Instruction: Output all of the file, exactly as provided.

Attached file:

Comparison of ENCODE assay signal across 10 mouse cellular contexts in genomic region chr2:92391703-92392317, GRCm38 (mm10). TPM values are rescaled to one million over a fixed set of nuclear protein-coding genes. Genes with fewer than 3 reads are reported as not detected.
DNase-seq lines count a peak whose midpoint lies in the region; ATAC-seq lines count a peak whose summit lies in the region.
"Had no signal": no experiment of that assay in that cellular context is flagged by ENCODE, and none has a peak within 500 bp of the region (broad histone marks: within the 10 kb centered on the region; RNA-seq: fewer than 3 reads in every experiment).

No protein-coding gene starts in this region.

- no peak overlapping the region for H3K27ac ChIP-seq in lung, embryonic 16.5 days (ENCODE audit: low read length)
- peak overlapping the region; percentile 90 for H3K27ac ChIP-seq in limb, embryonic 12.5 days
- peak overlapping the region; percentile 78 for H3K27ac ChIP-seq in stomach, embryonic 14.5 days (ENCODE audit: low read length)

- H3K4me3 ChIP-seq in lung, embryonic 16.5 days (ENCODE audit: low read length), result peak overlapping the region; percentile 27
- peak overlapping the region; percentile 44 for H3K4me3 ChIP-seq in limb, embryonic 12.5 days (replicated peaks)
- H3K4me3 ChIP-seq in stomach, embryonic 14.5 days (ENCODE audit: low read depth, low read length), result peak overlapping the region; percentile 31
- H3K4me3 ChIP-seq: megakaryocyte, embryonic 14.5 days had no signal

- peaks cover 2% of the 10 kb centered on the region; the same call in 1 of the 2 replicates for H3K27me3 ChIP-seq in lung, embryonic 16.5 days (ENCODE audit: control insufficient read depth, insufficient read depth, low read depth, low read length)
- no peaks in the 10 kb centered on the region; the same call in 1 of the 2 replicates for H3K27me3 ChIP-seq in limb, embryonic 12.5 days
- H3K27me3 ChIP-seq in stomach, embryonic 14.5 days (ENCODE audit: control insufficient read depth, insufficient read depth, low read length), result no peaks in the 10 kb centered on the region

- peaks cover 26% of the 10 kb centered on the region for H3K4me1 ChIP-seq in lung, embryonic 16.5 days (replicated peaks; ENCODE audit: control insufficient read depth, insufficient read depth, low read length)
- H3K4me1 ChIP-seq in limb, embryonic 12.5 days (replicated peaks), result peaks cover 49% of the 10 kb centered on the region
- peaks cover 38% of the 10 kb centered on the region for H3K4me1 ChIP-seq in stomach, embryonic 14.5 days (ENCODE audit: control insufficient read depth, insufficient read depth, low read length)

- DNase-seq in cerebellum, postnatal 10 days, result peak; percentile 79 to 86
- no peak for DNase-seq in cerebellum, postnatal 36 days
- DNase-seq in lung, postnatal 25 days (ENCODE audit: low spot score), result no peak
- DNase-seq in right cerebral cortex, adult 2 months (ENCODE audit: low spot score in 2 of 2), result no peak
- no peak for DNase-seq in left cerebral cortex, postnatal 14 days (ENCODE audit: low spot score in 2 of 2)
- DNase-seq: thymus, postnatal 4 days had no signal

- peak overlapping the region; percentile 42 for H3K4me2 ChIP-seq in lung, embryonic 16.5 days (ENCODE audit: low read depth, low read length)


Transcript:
Comparison of ENCODE assay signal across 10 mouse cellular contexts in genomic region chr2:92391703-92392317, GRCm38 (mm10). TPM values are rescaled to one million over a fixed set of nuclear protein-coding genes. Genes with fewer than 3 reads are reported as not detected.
DNase-seq lines count a peak whose midpoint lies in the region; ATAC-seq lines count a peak whose summit lies in the region.
"Had no signal": no experiment of that assay in that cellular context is flagged by ENCODE, and none has a peak within 500 bp of the region (broad histone marks: within the 10 kb centered on the region; RNA-seq: fewer than 3 reads in every experiment).

No protein-coding gene starts in this region.

- no peak overlapping the region for H3K27ac ChIP-seq in lung, embryonic 16.5 days (ENCODE audit: low read length)
- peak overlapping the region; percentile 90 for H3K27ac ChIP-seq in limb, embryonic 12.5 days
- peak overlapping the region; percentile 78 for H3K27ac ChIP-seq in stomach, embryonic 14.5 days (ENCODE audit: low read length)

- H3K4me3 ChIP-seq in lung, embryonic 16.5 days (ENCODE audit: low read length), result peak overlapping the region; percentile 27
- peak overlapping the region; percentile 44 for H3K4me3 ChIP-seq in limb, embryonic 12.5 days (replicated peaks)
- H3K4me3 ChIP-seq in stomach, embryonic 14.5 days (ENCODE audit: low read depth, low read length), result peak overlapping the region; percentile 31
- H3K4me3 ChIP-seq: megakaryocyte, embryonic 14.5 days had no signal

- peaks cover 2% of the 10 kb centered on the region; the same call in 1 of the 2 replicates for H3K27me3 ChIP-seq in lung, embryonic 16.5 days (ENCODE audit: control insufficient read depth, insufficient read depth, low read depth, low read length)
- no peaks in the 10 kb centered on the region; the same call in 1 of the 2 replicates for H3K27me3 ChIP-seq in limb, embryonic 12.5 days
- H3K27me3 ChIP-seq in stomach, embryonic 14.5 days (ENCODE audit: control insufficient read depth, insufficient read depth, low read length), result no peaks in the 10 kb centered on the region

- peaks cover 26% of the 10 kb centered on the region for H3K4me1 ChIP-seq in lung, embryonic 16.5 days (replicated peaks; ENCODE audit: control insufficient read depth, insufficient read depth, low read length)
- H3K4me1 ChIP-seq in limb, embryonic 12.5 days (replicated peaks), result peaks cover 49% of the 10 kb centered on the region
- peaks cover 38% of the 10 kb centered on the region for H3K4me1 ChIP-seq in stomach, embryonic 14.5 days (ENCODE audit: control insufficient read depth, insufficient read depth, low read length)

- DNase-seq in cerebellum, postnatal 10 days, result peak; percentile 79 to 86
- no peak for DNase-seq in cerebellum, postnatal 36 days
- DNase-seq in lung, postnatal 25 days (ENCODE audit: low spot score), result no peak
- DNase-seq in right cerebral cortex, adult 2 months (ENCODE audit: low spot score in 2 of 2), result no peak
- no peak for DNase-seq in left cerebral cortex, postnatal 14 days (ENCODE audit: low spot score in 2 of 2)
- DNase-seq: thymus, postnatal 4 days had no signal

- peak overlapping the region; percentile 42 for H3K4me2 ChIP-seq in lung, embryonic 16.5 days (ENCODE audit: low read depth, low read length)